1. If multiple entries with equally large values exist, take the path above and to the left.
1. Walking through the matrix; the LCS is found if multiple entries with the same maximum value occur.

Figure 6 shows the path that this algorithm takes through the matrix. Listing 2 implements the matching algorithm in Perl. To allow the script to terminate gracefully, the string must contain a sequence of null values at the start, as shown in the figure.

##### Figure 6: To discover the longest subsequence, start at the maximum value in the table and backtrack through the fields, using a simple algorithm.

You don't need to add much to the algorithm discussed in the last section to output the differences between two files or strings just like diff. Whenever the tracking path through the matrix changes direction upward or to the left, a character has been deleted or inserted in the new version.

The script in Listing 3 detects these changes. The while loop in Lines 43 and 47 makes sure the algorithm takes the characters represented by zeroes in the matrix into consideration.

Although dynamic programming avoids multiple calculations, the developers behind the diff tool for Unix (later known as the diff-utils, [1]) had to pull another card out of their sleeves.

The diff tool was mainly designed for use with source code. To be able to handle typical file sizes with the memory that computers had in the 1980s, diff does not compare letter by letter, but line by line.

To do so, the program first calculates a hash for each line, before calculating the differences between the hashes in a second step.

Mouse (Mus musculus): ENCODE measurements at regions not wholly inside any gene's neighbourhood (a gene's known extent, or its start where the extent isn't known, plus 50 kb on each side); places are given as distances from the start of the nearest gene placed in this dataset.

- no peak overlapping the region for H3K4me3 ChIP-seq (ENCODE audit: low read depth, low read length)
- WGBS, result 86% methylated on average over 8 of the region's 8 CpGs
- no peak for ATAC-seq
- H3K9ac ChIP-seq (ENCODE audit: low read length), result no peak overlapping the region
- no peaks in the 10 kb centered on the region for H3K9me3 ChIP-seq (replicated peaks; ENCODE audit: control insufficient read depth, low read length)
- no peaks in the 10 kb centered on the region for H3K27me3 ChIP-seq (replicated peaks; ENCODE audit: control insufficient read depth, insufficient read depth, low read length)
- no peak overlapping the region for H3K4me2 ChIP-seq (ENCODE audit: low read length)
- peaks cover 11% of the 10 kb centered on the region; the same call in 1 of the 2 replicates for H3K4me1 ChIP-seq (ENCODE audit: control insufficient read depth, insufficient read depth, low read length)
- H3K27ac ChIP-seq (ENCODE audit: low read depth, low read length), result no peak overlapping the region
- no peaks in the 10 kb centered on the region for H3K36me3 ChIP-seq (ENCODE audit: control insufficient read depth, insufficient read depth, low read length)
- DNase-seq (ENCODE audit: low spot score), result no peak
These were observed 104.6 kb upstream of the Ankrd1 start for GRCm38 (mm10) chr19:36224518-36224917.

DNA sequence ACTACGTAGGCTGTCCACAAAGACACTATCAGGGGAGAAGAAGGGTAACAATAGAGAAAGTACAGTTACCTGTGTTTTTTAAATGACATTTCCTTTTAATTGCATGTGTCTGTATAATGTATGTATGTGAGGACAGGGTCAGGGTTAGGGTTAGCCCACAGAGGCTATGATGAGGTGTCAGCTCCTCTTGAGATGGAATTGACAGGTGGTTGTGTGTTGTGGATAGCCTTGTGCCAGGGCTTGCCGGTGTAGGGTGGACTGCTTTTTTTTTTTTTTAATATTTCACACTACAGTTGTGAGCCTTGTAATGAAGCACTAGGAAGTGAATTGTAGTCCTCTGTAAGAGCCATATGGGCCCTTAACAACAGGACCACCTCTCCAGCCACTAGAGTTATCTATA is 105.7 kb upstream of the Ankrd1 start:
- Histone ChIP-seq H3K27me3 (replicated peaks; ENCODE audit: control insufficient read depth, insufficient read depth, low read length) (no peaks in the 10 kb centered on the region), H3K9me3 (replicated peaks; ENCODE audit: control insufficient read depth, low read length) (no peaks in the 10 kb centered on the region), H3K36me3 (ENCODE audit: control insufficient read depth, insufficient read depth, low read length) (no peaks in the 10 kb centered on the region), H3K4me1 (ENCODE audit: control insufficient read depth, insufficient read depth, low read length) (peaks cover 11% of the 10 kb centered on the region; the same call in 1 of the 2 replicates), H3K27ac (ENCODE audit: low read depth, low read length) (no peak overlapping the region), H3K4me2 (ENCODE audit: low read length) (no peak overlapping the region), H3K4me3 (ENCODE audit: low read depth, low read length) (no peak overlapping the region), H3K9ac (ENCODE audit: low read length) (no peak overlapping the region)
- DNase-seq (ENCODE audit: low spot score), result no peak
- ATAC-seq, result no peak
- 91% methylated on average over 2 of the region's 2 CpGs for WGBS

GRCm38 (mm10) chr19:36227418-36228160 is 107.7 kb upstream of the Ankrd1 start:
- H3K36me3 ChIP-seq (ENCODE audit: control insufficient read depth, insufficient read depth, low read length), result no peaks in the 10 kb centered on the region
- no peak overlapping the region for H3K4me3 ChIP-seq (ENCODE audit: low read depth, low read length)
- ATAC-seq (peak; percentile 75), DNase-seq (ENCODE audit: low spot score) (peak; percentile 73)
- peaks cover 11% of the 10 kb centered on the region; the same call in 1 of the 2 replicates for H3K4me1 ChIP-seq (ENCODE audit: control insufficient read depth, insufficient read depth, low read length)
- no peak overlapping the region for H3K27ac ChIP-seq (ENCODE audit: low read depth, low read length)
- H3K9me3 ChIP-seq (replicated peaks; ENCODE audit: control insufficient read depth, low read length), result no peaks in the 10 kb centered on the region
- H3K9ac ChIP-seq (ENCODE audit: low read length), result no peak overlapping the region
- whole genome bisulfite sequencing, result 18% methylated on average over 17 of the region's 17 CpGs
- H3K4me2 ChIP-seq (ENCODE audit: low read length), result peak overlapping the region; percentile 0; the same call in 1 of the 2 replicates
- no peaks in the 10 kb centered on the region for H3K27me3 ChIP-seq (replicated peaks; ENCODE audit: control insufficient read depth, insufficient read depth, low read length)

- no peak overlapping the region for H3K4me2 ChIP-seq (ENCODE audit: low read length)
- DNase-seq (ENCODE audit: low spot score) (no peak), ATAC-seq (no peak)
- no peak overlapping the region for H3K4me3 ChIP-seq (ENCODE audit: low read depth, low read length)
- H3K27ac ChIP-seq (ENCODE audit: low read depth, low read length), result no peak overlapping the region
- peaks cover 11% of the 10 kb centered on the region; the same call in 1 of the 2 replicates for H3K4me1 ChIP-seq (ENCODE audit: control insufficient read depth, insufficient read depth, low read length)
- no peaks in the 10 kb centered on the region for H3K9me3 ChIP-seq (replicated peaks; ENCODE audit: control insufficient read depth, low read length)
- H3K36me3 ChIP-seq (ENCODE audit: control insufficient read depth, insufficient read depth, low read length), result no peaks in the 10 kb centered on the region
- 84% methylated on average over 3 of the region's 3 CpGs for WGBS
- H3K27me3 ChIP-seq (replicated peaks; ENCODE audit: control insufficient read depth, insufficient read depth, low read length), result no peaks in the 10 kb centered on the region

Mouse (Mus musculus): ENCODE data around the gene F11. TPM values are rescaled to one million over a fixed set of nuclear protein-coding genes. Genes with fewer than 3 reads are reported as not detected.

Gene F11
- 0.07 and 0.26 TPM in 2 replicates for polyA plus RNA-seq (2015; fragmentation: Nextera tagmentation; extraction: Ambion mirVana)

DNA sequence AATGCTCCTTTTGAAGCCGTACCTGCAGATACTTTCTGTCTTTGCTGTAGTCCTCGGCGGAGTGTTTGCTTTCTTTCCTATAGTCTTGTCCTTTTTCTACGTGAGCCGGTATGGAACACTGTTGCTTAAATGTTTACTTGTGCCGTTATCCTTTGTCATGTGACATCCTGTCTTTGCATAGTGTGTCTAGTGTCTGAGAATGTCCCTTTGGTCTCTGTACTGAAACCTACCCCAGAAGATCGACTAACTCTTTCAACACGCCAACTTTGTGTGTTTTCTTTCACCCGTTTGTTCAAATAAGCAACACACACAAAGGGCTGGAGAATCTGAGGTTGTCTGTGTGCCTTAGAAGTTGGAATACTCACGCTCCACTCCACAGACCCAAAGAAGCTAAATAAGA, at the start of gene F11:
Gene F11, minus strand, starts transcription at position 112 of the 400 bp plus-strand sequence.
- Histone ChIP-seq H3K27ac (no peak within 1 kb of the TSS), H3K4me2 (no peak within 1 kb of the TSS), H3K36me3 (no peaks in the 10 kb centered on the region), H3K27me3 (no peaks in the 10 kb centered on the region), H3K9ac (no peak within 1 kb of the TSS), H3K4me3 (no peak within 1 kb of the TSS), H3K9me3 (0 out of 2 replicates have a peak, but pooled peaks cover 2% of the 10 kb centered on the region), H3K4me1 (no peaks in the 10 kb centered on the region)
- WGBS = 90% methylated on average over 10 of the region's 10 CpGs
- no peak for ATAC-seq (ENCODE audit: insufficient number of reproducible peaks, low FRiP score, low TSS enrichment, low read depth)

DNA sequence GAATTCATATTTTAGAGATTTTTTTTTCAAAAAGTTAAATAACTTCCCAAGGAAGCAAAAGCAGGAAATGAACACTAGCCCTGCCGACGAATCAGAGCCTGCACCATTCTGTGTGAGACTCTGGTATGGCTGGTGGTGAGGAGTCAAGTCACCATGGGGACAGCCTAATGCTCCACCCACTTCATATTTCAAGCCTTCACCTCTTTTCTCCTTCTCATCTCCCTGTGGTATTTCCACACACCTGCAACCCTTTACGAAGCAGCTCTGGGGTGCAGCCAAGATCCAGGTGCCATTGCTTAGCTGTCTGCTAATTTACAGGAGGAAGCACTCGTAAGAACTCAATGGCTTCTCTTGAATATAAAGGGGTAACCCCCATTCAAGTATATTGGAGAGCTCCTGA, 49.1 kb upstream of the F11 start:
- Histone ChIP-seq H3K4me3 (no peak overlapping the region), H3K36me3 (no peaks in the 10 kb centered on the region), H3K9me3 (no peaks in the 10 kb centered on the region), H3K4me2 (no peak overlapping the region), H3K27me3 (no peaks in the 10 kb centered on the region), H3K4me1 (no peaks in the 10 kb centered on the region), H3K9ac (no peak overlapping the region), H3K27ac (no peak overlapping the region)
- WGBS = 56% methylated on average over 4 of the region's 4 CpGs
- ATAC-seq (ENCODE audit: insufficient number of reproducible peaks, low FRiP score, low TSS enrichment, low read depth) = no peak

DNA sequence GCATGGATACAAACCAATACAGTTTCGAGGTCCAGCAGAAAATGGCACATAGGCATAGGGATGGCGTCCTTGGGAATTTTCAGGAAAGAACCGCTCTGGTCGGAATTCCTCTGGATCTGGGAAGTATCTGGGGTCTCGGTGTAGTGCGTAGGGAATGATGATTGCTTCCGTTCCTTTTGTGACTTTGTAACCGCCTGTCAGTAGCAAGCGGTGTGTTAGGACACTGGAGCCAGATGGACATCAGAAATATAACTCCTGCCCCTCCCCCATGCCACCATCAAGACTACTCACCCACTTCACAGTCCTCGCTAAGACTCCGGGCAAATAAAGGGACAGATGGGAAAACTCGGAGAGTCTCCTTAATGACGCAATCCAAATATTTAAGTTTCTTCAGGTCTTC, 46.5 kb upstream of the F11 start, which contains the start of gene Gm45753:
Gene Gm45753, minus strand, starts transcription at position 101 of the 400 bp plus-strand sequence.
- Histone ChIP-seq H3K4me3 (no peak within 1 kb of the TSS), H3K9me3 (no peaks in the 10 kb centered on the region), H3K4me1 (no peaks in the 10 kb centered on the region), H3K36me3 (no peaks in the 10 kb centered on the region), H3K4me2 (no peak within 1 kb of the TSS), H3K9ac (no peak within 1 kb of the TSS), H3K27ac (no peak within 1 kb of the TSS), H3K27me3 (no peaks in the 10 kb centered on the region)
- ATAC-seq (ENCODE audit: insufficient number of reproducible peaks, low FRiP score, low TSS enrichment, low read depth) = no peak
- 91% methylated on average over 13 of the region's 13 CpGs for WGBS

The program does not need to compare the lines letter by letter if the hashes are identical. This approach saves a great deal of memory.

In 1986, Eugene Myers developed a fast algorithm that is the basis of the popular diff-utils [6]. GUI-based alternatives to the diff command line program, such as Meld [7] or the KDE Kompare [8] tool, are all based on the approach. In fact, despite the fancy graphics, Kompare actually relies on the legacy diff tool under the hood.

 Listing 1: Searching for the LCS ```01 sub lcs { 02 my \$refmatrix=shift; 03 my \$refxlst=shift; 04 my \$refylst=shift; 05 my \$m=scalar @\$refxlst-1; 06 my \$n=scalar @\$refylst-1; 07 foreach my \$i (1 .. \$m) { 08 foreach my \$j (1 .. \$n) { 09 if (\$refxlst->[\$i] eq \$refylst->[\$j]) { 10 \$refmatrix->[\$i]->[\$j] = \$refmatrix->[\$i-1]->[\$j-1]+1; 11 } elsif (\$refmatrix->[\$i-1]->[\$j] >= \$refmatrix->[\$i]->[\$j-1]) { 12 \$refmatrix->[\$i]->[\$j] = \$refmatrix->[\$i-1]->[\$j]; 13 } 14 else { 15 \$refmatrix->[\$i]->[\$j] = \$refmatrix->[\$i]->[\$j-1]; 16 } 17 } 18 } 19 return \$refmatrix; 20 }```
 Listing 2: Backtracking ```01 # run backtracking on lcs-matrix 02 sub backtracking_lcs { 03 my \$refmatrix=shift; 04 my \$ref_xlst=shift; 05 my \$ref_ylst=shift; 06 my @lcs; 07 my \$x=scalar @\$ref_xlst -1; 08 my \$y=scalar @\$ref_ylst -1; 09 while (\$y>0 && \$x>0) { 10 my \$actual_value=\$refmatrix->[\$x]->[\$y]; 11 my \$actual_x=\$x; 12 if ( 13 (\$refmatrix->[\$x-1]->[\$y-1] >= \$refmatrix->[\$x-1]->[\$y]) && 14 (\$refmatrix->[\$x-1]->[\$y-1] >= \$refmatrix->[\$x]->[\$y-1]) 15 ) { # go left upper 16 \$x--; \$y--; 17 } elsif (\$refmatrix->[\$x-1]->[\$y] >= \$refmatrix->[\$x]->[\$y-1]) { # go left 18 \$x--; 19 } else { # go upper 20 \$y--; 21 } 22 # check if value is changed, then push to @lcs 23 if (\$actual_value > \$refmatrix->[\$x]->[\$y]) { 24 push @lcs, \$actual_x; 25 } 26 } 27 @lcs=reverse @lcs; # reverse because backtracking 28 return \@lcs; 29 } 30 31 # print out lcs matrix 32 sub print_lcs { 33 my \$ref_matrix=shift; 34 my \$ref_xlst=shift; 35 my \$ref_ylst=shift; 36 print "LCS: '"; 37 foreach my \$i (@{ backtracking_lcs(\$ref_matrix, \$ref_xlst, \$ref_ylst) }) { 38 print \$ref_xlst->[\$i]; 39 } 40 print "'\n"; 41 }```